25

Is it possible to write a cross server select query using MySQL Client. Basically the setup is like follows.

Server IP       Database
---------       --------
1.2.3.4       Test
a.b.c.d       Test

I want to write a query that will select rows from a table in the Test Database on 1.2.3.4 and insert the result in a table into the Test Database on a.b.c.d
My servers are located miles apart so I will be opening a SSH tunnel to connect the two.

Any pointers?

8

mysqldump could be a solution as mentioned already or you could try using the SELECT ... INTO OUTFILE and then LOAD DATA INFILE ... commands.

MySQL does have the federated storage engine which might be useful to you. Here's some more documentation on it http://dev.mysql.com/doc/refman/5.0/en/federated-storage-engine.html I have to confess that I've not had huge success with it but it might work for you.

The third solution would be to do the work in your application. Read in the results of the SELECT query line by line and INSERT to the other server line by line. You might run into some issues with data types and null handling that way though.

35

how about using federated tables on one of the servers? create the federated tables based on the remote tables you will use in the query and just run your query as if your database was all local. example below from MySQL site

The procedure for using FEDERATED tables is very simple. Normally, you have two servers running, either both on the same host or on different hosts. (It is possible for a FEDERATED table to use another table that is managed by the same server, although there is little point in doing so.)

First, you must have a table on the remote server that you want to access by using a FEDERATED table. Suppose that the remote table is in the federated database and is defined like this:

CREATE TABLE test_table (
    id     INT(20) NOT NULL AUTO_INCREMENT,
    name   VARCHAR(32) NOT NULL DEFAULT '',
    other  INT(20) NOT NULL DEFAULT '0',
    PRIMARY KEY  (id),
    INDEX name (name),
    INDEX other_key (other)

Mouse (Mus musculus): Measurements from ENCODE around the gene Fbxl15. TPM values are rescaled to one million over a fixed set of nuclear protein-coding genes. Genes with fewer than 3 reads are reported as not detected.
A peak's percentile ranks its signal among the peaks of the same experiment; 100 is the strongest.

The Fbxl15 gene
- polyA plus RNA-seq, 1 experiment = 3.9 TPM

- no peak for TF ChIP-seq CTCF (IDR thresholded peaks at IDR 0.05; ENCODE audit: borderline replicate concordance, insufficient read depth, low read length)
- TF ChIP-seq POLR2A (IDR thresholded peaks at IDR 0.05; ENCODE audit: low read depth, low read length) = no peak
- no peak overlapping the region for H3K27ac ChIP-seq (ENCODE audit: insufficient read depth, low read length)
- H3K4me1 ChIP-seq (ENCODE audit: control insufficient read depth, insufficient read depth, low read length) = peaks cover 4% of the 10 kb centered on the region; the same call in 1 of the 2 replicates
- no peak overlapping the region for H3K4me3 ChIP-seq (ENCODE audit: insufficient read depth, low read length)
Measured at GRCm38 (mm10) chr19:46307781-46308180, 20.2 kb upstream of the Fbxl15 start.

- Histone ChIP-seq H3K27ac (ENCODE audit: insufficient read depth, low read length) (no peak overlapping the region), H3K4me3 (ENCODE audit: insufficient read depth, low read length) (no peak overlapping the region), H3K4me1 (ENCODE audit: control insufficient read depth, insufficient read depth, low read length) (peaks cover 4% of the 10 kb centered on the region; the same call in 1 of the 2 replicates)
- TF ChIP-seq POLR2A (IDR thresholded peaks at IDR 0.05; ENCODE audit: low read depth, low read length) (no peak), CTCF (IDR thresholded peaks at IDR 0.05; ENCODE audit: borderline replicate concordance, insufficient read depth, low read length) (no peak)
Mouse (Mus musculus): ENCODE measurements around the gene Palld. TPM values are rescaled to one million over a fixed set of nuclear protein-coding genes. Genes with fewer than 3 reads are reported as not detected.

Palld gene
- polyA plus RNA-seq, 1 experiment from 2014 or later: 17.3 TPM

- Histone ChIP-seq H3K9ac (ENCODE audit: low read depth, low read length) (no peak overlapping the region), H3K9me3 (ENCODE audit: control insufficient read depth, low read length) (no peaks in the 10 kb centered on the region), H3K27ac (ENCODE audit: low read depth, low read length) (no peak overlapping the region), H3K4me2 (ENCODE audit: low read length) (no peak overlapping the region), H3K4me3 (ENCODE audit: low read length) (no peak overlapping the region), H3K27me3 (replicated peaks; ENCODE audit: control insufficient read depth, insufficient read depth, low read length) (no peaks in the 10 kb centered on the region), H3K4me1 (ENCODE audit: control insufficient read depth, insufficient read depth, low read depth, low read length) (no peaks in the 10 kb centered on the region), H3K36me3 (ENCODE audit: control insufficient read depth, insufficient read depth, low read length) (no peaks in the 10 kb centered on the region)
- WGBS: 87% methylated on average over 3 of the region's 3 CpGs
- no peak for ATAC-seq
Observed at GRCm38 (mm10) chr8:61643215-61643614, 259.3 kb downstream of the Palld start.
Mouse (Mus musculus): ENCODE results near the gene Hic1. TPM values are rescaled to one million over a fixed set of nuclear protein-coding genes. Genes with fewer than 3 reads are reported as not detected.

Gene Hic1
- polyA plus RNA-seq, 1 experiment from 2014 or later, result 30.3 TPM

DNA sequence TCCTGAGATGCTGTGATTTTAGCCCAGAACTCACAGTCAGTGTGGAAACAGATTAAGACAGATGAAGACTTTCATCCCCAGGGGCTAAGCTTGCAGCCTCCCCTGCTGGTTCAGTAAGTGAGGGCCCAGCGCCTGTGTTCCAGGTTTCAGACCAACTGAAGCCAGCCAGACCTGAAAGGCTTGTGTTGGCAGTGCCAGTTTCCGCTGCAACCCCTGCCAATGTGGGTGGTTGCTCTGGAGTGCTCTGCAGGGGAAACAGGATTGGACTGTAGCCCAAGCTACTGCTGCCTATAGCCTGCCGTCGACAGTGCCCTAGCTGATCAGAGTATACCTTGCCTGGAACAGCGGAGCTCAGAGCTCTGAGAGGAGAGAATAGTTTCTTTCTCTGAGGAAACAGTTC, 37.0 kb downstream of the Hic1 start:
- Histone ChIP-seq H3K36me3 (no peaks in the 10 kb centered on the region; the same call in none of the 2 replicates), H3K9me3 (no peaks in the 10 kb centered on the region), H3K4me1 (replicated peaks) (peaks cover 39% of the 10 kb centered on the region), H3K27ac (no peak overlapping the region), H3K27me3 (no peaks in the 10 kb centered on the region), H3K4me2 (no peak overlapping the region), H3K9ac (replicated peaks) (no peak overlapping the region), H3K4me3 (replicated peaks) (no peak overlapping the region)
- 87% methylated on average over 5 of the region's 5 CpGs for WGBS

)
ENGINE=MyISAM 
CHARSET=latin1;

The example uses a MyISAM table, but the table could use any storage engine.

Next, create a FEDERATED table on the local server for accessing the remote table:

CREATE TABLE federated_table (
    id     INT(20) NOT NULL AUTO_INCREMENT,
    name   VARCHAR(32) NOT NULL DEFAULT '',
    other  INT(20) NOT NULL DEFAULT '0',
    PRIMARY KEY  (id),
    INDEX name (name),
    INDEX other_key (other)
)
ENGINE=FEDERATED
DEFAULT CHARSET=latin1
CONNECTION='mysql://fed_user@remote_host:9306/federated/test_table';

(Before MySQL 5.0.13, use COMMENT rather than CONNECTION.)

  • 1
    In a way this is the "proper" solution, but FEDERATED tables are very slow (nearly everything is naively converted to a full table scan), so they may not be an option if your data is at all large. – Brilliand Aug 22 '14 at 20:40
  • federate handle the index from the origin table and you should respect that index on local too, but sadly don't use query cache and poor performance at massive inserts – Quijote Shin Aug 26 '14 at 14:12
2

Since the mysql client can only connect to one server at a time, the short answer is No. But there is always a way...

Recent versions of mysqldump support a --where parameter that can be used to limit the data dumped. This means you have a way of running a simple SELECT (i.e. all columns on one table) and producing valid SQL to INSERT it. You can then pipe the output of such a mysqldump command for the source server to a mysql command to the destination server.

You probably want to include a few options like --no-create-info and --no-add-locks on the mysqldump command. Test it until the output is exactly what you want.

  • If you're ever in the situation where the mysql client is performing a join, you're in trouble - The correct solution is for the servers to communicate with each other and generate a single result set to send to the client. MSSQL does this by allowing you to "Link" servers - and so configure what credentials they'll use for the connection, etc... These servers are then accessed via an alias. – Basic Jun 7 '11 at 0:47
  • It took me a bit of reading to figure out quite what you were talking about. Another answer describes how to do that in MySQL which is likely a more generic solution than what I posted. – staticsan Jun 7 '11 at 1:42

Your Answer

By clicking “Post Your Answer”, you agree to our terms of service, privacy policy and cookie policy

Not the answer you're looking for? Browse other questions tagged or ask your own question.